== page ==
Saturday, April 29, 2017
The possibility of creating synthetic gametes (eggs from male stem cells, sperm from female stem cells) raises some interesting ethical issues. LGBT couples currently depend upon a third party to contribute opposite-sex gametes. This means that their children will never be fully genetically related and that their relationship depends on outside intervention.
But even for LGBT couples, a genetic relationship with a child is the “cultural gold standard” for reproduction, Timothy Murphy points out in the Journal of Medical Ethics. If this is the case, then LBGT couples should be able to have it as well.
After all, if that kind of relatedness is socioculturally and psychologically important enough to override searching questions about the ethics of fertility medicine in general, then it would seem to be important enough to theorise in relation to same-sex couples' inability to secure it for their families.Settling for less than the gold standard is inequitable, Murphy argues. In the near future, LGBT couples won’t have to. They will no longer be “inherently infertile”. Rather, they will only be “situationally infertile” in relation to each other – something which can be solved with the help of reproductive technology.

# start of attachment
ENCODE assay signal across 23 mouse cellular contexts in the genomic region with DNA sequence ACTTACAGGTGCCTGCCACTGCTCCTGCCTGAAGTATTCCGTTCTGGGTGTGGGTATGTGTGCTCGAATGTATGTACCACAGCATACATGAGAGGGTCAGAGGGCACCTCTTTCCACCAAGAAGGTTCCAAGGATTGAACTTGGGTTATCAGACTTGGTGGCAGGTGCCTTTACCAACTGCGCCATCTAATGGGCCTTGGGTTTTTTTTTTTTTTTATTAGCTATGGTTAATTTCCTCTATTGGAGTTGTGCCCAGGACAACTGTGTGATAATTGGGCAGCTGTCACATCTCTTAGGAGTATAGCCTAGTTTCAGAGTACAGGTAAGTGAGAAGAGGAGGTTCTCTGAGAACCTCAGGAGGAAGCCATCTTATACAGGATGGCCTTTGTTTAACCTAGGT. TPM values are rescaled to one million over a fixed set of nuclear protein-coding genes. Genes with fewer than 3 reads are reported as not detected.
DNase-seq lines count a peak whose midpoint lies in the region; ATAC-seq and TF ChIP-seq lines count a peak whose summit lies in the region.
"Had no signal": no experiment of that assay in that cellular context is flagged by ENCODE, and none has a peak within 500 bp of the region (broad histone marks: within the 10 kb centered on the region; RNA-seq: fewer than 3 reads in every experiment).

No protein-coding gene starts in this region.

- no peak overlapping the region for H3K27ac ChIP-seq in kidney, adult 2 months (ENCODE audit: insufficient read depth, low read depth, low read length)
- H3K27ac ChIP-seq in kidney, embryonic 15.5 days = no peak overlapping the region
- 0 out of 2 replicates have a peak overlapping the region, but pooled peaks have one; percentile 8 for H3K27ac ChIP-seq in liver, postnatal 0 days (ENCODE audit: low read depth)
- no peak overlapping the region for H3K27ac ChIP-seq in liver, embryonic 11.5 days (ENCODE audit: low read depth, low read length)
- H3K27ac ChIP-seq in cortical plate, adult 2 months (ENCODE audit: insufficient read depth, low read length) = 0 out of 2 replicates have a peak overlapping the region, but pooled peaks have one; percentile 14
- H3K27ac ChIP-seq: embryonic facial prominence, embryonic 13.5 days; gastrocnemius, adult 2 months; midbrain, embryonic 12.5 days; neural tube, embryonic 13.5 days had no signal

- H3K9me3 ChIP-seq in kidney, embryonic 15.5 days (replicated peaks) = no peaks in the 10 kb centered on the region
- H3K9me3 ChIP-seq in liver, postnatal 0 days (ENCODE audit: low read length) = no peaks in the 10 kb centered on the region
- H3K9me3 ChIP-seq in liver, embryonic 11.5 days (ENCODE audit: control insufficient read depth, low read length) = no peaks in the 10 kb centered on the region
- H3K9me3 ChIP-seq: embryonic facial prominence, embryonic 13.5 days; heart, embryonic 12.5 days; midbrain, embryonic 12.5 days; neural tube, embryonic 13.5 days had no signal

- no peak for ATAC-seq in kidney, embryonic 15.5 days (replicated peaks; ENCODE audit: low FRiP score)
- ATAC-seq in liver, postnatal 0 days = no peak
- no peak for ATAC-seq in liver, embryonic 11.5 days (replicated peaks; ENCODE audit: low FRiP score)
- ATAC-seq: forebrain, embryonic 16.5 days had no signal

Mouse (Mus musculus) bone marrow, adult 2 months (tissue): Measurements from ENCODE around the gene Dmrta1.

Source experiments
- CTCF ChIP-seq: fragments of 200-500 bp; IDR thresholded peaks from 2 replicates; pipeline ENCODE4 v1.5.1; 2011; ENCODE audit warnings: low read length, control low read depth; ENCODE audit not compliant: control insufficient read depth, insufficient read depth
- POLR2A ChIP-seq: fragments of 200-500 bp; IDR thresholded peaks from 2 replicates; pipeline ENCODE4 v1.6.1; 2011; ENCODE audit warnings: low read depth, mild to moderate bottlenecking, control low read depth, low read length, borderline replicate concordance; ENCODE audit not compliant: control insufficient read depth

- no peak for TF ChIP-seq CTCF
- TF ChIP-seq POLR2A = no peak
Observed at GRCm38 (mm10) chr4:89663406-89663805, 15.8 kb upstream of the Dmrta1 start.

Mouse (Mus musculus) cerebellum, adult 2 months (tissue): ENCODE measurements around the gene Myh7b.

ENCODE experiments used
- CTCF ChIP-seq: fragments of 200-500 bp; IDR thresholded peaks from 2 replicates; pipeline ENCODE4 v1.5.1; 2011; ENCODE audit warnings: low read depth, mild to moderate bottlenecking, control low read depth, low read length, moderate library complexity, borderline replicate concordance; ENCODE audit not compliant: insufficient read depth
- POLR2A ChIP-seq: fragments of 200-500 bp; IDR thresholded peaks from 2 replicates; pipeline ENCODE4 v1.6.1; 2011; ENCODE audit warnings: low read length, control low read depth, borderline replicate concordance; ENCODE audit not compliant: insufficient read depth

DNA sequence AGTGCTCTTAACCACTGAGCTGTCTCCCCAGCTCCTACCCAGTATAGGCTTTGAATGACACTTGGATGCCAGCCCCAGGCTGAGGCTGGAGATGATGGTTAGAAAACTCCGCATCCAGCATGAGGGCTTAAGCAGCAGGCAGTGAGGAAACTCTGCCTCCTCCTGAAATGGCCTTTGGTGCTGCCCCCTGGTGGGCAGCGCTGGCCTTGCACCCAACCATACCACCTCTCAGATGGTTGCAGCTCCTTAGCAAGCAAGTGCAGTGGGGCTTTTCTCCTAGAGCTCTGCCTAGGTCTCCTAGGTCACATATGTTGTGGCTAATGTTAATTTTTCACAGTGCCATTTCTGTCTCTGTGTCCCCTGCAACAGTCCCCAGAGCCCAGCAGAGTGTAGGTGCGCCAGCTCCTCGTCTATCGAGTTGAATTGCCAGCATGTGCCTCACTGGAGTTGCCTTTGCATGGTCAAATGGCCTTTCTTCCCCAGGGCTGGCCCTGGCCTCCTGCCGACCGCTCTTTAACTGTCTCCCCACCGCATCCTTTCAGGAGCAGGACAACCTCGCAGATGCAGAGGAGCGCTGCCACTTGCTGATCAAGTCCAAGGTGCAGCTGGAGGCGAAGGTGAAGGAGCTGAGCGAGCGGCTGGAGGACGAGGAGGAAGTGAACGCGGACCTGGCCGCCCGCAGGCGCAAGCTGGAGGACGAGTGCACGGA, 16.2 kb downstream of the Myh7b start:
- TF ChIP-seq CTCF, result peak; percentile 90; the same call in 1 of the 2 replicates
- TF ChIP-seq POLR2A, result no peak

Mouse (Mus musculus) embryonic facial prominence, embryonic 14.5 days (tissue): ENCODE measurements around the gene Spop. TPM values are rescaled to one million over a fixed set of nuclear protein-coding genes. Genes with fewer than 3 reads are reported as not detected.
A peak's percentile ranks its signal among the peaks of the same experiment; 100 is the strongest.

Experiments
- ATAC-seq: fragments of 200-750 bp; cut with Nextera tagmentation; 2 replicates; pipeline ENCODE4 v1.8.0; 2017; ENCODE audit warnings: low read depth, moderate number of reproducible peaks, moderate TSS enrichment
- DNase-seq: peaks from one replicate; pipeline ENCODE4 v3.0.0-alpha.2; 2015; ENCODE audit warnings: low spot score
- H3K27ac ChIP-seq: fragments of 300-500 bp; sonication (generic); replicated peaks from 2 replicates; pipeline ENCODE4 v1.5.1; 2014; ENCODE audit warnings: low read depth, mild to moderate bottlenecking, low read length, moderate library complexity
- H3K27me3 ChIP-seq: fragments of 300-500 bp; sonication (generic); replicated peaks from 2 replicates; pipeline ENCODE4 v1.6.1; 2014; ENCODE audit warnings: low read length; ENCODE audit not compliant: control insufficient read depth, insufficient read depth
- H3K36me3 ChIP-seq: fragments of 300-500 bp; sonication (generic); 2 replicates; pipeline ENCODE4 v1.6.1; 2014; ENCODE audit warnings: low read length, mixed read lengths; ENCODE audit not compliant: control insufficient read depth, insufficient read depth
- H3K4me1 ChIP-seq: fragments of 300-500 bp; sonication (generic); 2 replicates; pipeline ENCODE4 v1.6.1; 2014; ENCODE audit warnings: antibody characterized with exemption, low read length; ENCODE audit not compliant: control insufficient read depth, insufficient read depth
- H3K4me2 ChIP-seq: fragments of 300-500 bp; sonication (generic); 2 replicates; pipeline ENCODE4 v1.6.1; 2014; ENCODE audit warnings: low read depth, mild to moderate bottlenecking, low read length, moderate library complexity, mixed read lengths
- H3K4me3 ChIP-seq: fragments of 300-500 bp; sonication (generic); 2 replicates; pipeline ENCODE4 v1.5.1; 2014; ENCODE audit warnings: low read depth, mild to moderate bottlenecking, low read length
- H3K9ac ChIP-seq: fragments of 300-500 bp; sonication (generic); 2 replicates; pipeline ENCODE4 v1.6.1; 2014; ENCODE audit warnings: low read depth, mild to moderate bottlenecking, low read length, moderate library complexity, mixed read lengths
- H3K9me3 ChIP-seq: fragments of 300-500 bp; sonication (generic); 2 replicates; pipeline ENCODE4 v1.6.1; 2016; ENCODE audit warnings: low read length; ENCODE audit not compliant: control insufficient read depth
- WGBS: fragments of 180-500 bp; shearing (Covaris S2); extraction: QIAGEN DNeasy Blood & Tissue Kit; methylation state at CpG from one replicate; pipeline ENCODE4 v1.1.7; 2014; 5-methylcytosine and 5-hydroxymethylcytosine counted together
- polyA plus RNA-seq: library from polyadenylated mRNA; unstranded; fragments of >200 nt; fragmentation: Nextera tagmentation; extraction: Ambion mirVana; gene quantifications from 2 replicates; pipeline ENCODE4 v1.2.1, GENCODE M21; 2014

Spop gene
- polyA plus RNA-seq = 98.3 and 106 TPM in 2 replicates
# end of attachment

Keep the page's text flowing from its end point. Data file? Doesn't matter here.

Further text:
Perhaps LGBT couples, he argues, should even be prioritised in research to help infertile couples conceive and have children:
it's unclear why—as a matter of moral theory—same-sex couples should have to ‘settle for’ anything less than the same shared genetics in their children as is available to opposite-sex couples. It's plausible in some ways that opposite-sex couples are owed research priority towards securing shared genetics in their children simply as a matter of access and equity and also—more searchingly—as a matter of compensatory justice, for past road blocks imposed against having children. As it often does, biology might stand in the way of human hopes, but then again we won't know for sure unless we test it against our moral ambitions.
Saturday, April 29, 2017
The Belgian media was abuzz this week with the news that the Catholic hospitals which provide a substantial portion of psychiatric beds will permit euthanasia for non-terminally-ill patients. It is an unprecedented reversal of their stand on end-of-life care.
Supporters of euthanasia, of course, were delighted. “The last relics of the paternalism of the shepherd have been replaced by individual self-determination," said one politician. Opponents, however, were puzzled and alarmed. Fifteen years after Belgium legalised euthanasia, it has become hard to find a hospital where is it not being practised. Read about it below.
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